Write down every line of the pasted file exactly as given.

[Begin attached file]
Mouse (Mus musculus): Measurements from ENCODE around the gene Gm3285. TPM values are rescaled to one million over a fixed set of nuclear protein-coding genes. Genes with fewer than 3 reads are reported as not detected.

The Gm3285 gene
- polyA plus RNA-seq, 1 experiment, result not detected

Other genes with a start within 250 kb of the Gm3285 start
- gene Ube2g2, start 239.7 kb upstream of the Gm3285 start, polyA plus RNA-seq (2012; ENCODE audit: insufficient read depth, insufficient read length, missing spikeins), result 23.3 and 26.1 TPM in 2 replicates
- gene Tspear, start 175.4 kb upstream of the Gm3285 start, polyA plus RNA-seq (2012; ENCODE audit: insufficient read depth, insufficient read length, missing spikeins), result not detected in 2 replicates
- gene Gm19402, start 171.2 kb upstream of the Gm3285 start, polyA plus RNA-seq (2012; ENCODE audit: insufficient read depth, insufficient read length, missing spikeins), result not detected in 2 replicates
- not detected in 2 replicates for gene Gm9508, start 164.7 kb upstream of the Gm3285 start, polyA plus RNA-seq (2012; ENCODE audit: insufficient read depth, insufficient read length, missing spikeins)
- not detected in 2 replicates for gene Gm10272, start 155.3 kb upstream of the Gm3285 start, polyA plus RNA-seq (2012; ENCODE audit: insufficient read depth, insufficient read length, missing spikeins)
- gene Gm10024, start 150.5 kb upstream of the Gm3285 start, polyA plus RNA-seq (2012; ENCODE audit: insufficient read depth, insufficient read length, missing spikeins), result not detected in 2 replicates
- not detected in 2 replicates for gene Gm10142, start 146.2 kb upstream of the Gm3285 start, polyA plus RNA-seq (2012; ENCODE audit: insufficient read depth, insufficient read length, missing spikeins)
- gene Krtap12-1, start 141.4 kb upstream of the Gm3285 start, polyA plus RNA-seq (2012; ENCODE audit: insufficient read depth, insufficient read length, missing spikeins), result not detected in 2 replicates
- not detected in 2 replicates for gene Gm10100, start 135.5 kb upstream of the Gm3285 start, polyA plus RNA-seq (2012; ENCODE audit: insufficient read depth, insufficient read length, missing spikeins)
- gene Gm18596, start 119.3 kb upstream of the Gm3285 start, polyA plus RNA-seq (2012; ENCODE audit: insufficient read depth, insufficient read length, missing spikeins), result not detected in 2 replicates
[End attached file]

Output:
Mouse (Mus musculus): Measurements from ENCODE around the gene Gm3285. TPM values are rescaled to one million over a fixed set of nuclear protein-coding genes. Genes with fewer than 3 reads are reported as not detected.

The Gm3285 gene
- polyA plus RNA-seq, 1 experiment, result not detected

Other genes with a start within 250 kb of the Gm3285 start
- gene Ube2g2, start 239.7 kb upstream of the Gm3285 start, polyA plus RNA-seq (2012; ENCODE audit: insufficient read depth, insufficient read length, missing spikeins), result 23.3 and 26.1 TPM in 2 replicates
- gene Tspear, start 175.4 kb upstream of the Gm3285 start, polyA plus RNA-seq (2012; ENCODE audit: insufficient read depth, insufficient read length, missing spikeins), result not detected in 2 replicates
- gene Gm19402, start 171.2 kb upstream of the Gm3285 start, polyA plus RNA-seq (2012; ENCODE audit: insufficient read depth, insufficient read length, missing spikeins), result not detected in 2 replicates
- not detected in 2 replicates for gene Gm9508, start 164.7 kb upstream of the Gm3285 start, polyA plus RNA-seq (2012; ENCODE audit: insufficient read depth, insufficient read length, missing spikeins)
- not detected in 2 replicates for gene Gm10272, start 155.3 kb upstream of the Gm3285 start, polyA plus RNA-seq (2012; ENCODE audit: insufficient read depth, insufficient read length, missing spikeins)
- gene Gm10024, start 150.5 kb upstream of the Gm3285 start, polyA plus RNA-seq (2012; ENCODE audit: insufficient read depth, insufficient read length, missing spikeins), result not detected in 2 replicates
- not detected in 2 replicates for gene Gm10142, start 146.2 kb upstream of the Gm3285 start, polyA plus RNA-seq (2012; ENCODE audit: insufficient read depth, insufficient read length, missing spikeins)
- gene Krtap12-1, start 141.4 kb upstream of the Gm3285 start, polyA plus RNA-seq (2012; ENCODE audit: insufficient read depth, insufficient read length, missing spikeins), result not detected in 2 replicates
- not detected in 2 replicates for gene Gm10100, start 135.5 kb upstream of the Gm3285 start, polyA plus RNA-seq (2012; ENCODE audit: insufficient read depth, insufficient read length, missing spikeins)
- gene Gm18596, start 119.3 kb upstream of the Gm3285 start, polyA plus RNA-seq (2012; ENCODE audit: insufficient read depth, insufficient read length, missing spikeins), result not detected in 2 replicates